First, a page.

7. Black Dahlia
One of the most infamous unsolved murders is the murder of Elizabeth Short, labeled “The Black Dahlia”. On January 15, 1947, her body was discovered, nude and sliced in half. Her body was drained entirely of blood and rinsed clean.
Her face was cut from ear to ear. Her body appeared to be posed. In the mud near her body was a single heel print and tire tracks. After several days, her apparent killer mailed some of Short’s belongings to a reporter from the Los Angeles Examiner.
Her murder was never solved. Dozens of people have confessed to the murder, but none proved to be viable.
8. Overtoun Bridge
The Overtoun Bridge in Scotland has been the sight of a remarkable phenomenon. Since the 1950s, around fifty dogs have leaped to their deaths in the water below. It appears that all the dogs have long snouts and jump from the same side of the bridge.
Studies have been conducted as to why the dogs would do this. One study suggested that the dogs were smelling the scent of male mink urine which they followed.
The study was not conclusive. It remains a mystery to this day.
9. Malaysia Flight 370
Even with all the modern advances in technology, experts are stymied by the disappearance of Malaysia Flight 370. The flight took off from Kuala Lumpur International Airport in Malaysia on March 8, 2014. The flight veered off course and disappeared from radar as it approached Vietnam.
Despite exhaustive search efforts led by several countries, the crash site has yet to be found. A piece of debris was found some months later, but the full crash site was never discovered.
Many are blaming the pilot who allegedly planned to crash the flight. Others say that pilot became unconscious and the plane flew on autopilot until it crashed in the Indian Ocean.
10. Tamun Shud
On December 1, 1948, a man’s body was found on Somerton Beach in Australia. His body contained no identification and was never identified. The curious thing was that his pants pocket contained a piece of paper with the words “tamun shud” written on it.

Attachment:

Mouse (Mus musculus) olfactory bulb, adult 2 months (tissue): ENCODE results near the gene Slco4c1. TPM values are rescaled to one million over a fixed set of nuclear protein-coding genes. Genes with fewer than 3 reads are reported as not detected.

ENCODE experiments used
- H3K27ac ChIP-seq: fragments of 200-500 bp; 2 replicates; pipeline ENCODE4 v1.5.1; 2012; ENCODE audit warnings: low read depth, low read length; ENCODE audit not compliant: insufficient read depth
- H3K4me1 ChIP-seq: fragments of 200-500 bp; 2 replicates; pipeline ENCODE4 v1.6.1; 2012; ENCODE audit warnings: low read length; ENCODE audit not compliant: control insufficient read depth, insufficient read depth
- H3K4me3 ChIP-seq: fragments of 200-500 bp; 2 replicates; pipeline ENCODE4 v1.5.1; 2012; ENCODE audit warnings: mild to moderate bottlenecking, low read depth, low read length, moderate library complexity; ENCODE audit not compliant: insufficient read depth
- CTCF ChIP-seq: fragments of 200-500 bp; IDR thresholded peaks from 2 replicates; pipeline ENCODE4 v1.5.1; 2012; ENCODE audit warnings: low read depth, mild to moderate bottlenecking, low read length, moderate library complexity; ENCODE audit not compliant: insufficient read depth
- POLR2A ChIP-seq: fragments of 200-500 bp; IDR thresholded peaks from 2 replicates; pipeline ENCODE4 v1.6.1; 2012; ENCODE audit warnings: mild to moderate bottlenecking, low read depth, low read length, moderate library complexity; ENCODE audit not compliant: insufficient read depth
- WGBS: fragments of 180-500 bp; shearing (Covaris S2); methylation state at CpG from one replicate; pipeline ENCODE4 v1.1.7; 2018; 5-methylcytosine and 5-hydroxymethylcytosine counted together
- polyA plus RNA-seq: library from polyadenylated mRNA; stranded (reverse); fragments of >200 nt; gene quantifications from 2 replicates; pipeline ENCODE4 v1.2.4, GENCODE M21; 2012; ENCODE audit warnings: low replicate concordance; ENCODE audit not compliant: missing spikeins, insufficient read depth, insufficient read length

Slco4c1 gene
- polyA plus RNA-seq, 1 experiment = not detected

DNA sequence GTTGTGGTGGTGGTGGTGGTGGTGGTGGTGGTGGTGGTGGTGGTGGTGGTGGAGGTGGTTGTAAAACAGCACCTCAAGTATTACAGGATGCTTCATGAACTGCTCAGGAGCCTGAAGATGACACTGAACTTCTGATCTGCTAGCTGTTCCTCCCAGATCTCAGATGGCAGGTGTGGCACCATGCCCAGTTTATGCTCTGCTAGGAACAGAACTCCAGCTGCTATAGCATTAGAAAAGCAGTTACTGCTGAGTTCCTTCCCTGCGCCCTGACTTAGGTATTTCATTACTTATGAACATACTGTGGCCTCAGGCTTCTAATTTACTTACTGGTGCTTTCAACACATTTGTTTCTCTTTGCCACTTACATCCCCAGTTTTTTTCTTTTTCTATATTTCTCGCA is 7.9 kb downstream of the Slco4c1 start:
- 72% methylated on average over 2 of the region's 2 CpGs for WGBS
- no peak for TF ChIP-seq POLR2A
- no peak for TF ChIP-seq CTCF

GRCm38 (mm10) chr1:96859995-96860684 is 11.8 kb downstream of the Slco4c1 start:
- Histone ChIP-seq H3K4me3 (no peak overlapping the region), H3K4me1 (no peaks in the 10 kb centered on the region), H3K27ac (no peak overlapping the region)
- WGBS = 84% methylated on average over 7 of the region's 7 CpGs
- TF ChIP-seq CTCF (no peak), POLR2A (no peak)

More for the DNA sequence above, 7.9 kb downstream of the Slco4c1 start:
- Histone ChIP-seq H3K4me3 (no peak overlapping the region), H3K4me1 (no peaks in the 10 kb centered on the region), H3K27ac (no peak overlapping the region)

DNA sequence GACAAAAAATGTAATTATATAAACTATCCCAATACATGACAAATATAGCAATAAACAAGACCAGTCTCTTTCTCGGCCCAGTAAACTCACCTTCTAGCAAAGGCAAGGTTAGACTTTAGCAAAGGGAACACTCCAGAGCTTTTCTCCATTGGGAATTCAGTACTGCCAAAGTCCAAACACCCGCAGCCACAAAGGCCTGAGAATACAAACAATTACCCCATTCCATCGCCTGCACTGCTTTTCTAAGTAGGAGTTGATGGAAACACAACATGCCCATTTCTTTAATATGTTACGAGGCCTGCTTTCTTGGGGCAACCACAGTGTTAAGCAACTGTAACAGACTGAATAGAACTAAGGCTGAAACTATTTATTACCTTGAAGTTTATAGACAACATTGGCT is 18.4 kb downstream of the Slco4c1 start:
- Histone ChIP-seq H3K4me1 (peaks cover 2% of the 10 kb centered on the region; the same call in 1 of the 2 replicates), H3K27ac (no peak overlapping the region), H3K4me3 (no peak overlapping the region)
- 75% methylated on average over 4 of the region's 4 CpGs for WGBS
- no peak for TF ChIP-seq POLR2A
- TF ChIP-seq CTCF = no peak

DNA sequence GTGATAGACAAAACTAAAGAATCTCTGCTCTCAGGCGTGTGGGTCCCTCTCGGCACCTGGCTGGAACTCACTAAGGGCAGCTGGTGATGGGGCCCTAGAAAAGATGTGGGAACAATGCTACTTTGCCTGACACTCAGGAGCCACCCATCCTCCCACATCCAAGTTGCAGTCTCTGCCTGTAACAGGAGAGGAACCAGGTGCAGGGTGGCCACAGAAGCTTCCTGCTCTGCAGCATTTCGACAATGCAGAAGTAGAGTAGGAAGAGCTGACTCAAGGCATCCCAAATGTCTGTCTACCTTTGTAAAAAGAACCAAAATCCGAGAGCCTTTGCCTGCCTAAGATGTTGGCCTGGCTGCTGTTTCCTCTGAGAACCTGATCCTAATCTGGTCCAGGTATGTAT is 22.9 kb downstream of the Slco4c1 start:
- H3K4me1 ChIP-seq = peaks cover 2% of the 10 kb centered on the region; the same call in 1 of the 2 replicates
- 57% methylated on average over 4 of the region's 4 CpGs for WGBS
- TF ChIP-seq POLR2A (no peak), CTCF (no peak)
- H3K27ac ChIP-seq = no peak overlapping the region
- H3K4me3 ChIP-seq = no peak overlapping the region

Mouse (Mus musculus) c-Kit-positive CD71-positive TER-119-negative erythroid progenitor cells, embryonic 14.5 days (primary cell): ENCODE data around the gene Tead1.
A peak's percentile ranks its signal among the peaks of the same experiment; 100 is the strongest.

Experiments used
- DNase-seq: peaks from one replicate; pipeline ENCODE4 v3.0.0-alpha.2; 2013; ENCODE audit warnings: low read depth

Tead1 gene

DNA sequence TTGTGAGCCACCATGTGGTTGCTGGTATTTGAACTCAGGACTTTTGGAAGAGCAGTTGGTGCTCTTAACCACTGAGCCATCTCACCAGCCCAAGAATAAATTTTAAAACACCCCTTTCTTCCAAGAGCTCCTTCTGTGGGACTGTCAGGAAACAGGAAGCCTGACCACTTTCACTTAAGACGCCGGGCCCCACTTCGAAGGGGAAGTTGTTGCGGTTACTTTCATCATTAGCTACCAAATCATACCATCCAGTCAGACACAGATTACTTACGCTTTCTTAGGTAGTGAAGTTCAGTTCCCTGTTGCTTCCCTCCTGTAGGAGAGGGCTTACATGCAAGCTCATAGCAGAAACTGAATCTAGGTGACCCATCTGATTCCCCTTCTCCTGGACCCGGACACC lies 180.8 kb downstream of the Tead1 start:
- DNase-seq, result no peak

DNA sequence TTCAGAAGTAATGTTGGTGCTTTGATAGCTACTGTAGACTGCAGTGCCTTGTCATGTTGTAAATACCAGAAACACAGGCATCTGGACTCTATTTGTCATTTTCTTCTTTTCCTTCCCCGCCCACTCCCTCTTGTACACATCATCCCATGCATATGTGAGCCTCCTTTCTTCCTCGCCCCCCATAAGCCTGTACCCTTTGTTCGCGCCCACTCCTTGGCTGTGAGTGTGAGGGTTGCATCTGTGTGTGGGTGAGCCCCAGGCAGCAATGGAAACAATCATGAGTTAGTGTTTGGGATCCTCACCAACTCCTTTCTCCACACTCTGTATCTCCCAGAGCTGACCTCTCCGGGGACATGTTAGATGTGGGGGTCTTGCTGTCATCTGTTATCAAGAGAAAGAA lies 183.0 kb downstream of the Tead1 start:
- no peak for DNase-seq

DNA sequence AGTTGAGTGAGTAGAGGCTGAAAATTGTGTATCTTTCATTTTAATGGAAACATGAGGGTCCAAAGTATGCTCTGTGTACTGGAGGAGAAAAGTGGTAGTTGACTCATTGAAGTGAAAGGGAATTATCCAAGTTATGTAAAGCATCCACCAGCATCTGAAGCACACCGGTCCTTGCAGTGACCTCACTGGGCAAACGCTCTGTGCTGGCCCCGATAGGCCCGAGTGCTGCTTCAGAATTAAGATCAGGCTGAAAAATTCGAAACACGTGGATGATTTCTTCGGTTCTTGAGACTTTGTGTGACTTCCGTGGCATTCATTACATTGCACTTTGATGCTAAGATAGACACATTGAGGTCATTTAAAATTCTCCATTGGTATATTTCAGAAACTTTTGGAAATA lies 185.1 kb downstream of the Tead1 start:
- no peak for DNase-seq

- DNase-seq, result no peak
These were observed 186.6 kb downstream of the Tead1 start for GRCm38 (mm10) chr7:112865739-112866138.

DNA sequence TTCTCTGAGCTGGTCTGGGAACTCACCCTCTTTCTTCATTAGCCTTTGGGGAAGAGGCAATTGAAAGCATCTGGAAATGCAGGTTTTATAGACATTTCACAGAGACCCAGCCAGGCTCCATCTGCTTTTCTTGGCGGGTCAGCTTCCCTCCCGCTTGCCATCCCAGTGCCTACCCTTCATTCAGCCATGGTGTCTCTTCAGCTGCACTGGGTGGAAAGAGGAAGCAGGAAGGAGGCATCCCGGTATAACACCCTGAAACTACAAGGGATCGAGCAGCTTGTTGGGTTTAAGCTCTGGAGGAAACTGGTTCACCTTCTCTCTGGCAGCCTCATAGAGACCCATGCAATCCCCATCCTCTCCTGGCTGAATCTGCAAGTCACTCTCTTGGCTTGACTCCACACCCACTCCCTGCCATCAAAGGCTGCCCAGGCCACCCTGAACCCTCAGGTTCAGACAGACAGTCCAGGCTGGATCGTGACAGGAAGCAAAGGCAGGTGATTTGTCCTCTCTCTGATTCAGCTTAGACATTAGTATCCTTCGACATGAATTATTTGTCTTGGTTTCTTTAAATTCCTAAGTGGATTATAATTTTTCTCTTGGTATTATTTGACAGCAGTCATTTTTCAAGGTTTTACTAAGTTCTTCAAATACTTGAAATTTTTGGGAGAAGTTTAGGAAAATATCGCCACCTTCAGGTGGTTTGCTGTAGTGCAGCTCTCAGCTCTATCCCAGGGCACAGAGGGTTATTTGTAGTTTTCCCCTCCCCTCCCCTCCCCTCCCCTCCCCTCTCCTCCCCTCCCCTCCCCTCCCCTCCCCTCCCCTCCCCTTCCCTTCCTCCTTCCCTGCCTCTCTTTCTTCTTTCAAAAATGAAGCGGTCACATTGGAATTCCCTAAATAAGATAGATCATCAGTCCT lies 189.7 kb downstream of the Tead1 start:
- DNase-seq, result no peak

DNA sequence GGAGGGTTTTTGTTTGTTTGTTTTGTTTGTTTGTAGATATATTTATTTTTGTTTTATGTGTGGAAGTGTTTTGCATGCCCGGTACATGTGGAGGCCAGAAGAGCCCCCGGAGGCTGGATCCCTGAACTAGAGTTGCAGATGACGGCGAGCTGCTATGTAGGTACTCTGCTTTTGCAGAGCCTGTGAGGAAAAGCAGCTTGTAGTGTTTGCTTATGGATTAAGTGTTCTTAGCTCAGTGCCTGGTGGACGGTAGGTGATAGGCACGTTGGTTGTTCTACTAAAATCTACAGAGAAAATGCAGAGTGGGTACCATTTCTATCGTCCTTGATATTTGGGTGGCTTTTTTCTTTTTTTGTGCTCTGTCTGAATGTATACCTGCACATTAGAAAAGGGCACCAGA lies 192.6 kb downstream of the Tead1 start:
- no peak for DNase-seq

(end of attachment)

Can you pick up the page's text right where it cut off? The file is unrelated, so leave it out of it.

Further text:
The words mean, “it is finished/ended” in Persian. The paper had been torn out of a rare book of poems which was turned in six months after the body was discovered. The coroner reported that he died of some unknown poison.
This led to the belief that he was an American spy who was killed as a result of the war. His body was never claimed.
11. The Nazca Lines
These Peruvian Geoglyphs date back past the 1500s when they were first mentioned by explorers. The lines can only be seen fully from the sky. Due to the climate of the plateaus, they have been preserved for centuries. It is unknown how ancient cultures were able to create them.
The lines have never been explained. Some experts claim that the lines were for astrological purposes, mapping out sights the ancient peoples saw in the sky. Others claim that ancient cultures drew them so that their gods could see them from above.
There are over 300 of the Geoglyphs, some in the shapes of animals.
12. The Green Children
Sometime during the 12th Century, it was reported that two young children wandered into the village of Suffolk, England. They appeared to be normal children except that their skin was green. They did not speak a known language and only ate beans.
Eventually the girl, the boy having died, learned English and lost her green hue. She informed the townsfolk that she and her brother were from a place called “Saint Martin’s Land” where everyone was green.
Many believe that the tale was pure myth or over exaggerated. Meanwhile, others still search for the truth behind the Green Children.
13. The Hum
The Hum has no particular place of origin. Populations in towns across the United States and the United Kingdom have reported hearing a low rumbling, like the dull roar of an engine. The sounds have not been explained. People hear the sounds for a period of time before the Hum drops off.
Not everyone in the area reports hearing the Hum, so many question its very existence. It is reported that it could be a widespread case of tinnitus, caused by some unknown force. Other explanations include, fish, spontaneous noise emissions, or unreported uses of heavy machinery.
14. The Patomskiy Crater
This odd rock formation has baffled scientists for decades. In 1949, scientists discovered a large crater in southeastern Russia. The rock is made up of large chunks of limestone. Scientists believe that the crater was formed no more than 350 years ago.
Geologists have posited that the crater was a result of either a volcanic eruption, meteorite, and some sort of subterranean gaseous explosion. Naturally, some suspect extra-terrestrial beings.
15. The Blobs
On August 7, 1994, the town of Oakville, Washington reported an unusual occurrence – it was raining blobs. Failing from the sky were pink, translucent blobs. They appeared to be gelatin-like substances. Those in the town who touched the blobs reported nausea and fatigue. The blobs were tested and found to contain human white blood cells. A subsequent test, however, found that the cells of the blobs had no nuclei.
One popular theory posited that the blobs were the result of bombing in the Pacific Ocean which caused jellyfish to be jettisoned into the air. Another theory suggested that the blob were the result of an airplane dumping fecal matter into the sky. Neither theory has been proven.